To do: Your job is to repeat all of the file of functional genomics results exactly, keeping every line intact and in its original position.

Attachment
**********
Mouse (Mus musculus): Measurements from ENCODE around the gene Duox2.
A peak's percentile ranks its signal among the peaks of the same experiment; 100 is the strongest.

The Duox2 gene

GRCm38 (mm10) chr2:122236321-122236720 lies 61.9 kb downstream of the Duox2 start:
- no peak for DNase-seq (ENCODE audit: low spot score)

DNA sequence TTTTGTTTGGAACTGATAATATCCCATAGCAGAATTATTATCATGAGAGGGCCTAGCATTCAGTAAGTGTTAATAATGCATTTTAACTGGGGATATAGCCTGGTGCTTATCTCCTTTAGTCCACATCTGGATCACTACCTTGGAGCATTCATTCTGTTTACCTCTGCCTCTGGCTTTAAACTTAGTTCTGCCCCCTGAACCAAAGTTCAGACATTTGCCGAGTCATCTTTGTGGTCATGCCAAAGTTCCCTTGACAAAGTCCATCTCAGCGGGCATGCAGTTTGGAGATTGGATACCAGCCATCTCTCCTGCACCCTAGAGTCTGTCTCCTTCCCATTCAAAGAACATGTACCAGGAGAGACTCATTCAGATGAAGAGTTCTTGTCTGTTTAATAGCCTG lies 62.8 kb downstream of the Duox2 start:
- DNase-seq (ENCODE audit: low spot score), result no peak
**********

Mouse (Mus musculus): Measurements from ENCODE around the gene Duox2.
A peak's percentile ranks its signal among the peaks of the same experiment; 100 is the strongest.

The Duox2 gene

GRCm38 (mm10) chr2:122236321-122236720 lies 61.9 kb downstream of the Duox2 start:
- no peak for DNase-seq (ENCODE audit: low spot score)

DNA sequence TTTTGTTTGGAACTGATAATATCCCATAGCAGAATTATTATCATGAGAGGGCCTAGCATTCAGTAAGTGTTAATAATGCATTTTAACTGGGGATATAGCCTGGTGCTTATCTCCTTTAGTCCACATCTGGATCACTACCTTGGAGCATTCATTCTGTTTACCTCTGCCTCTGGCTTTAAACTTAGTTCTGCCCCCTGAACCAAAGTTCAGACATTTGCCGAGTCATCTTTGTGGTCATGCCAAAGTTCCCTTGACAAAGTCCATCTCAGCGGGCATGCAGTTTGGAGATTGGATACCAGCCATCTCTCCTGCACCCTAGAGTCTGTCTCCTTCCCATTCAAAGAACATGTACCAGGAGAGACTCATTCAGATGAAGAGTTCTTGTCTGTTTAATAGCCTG lies 62.8 kb downstream of the Duox2 start:
- DNase-seq (ENCODE audit: low spot score), result no peak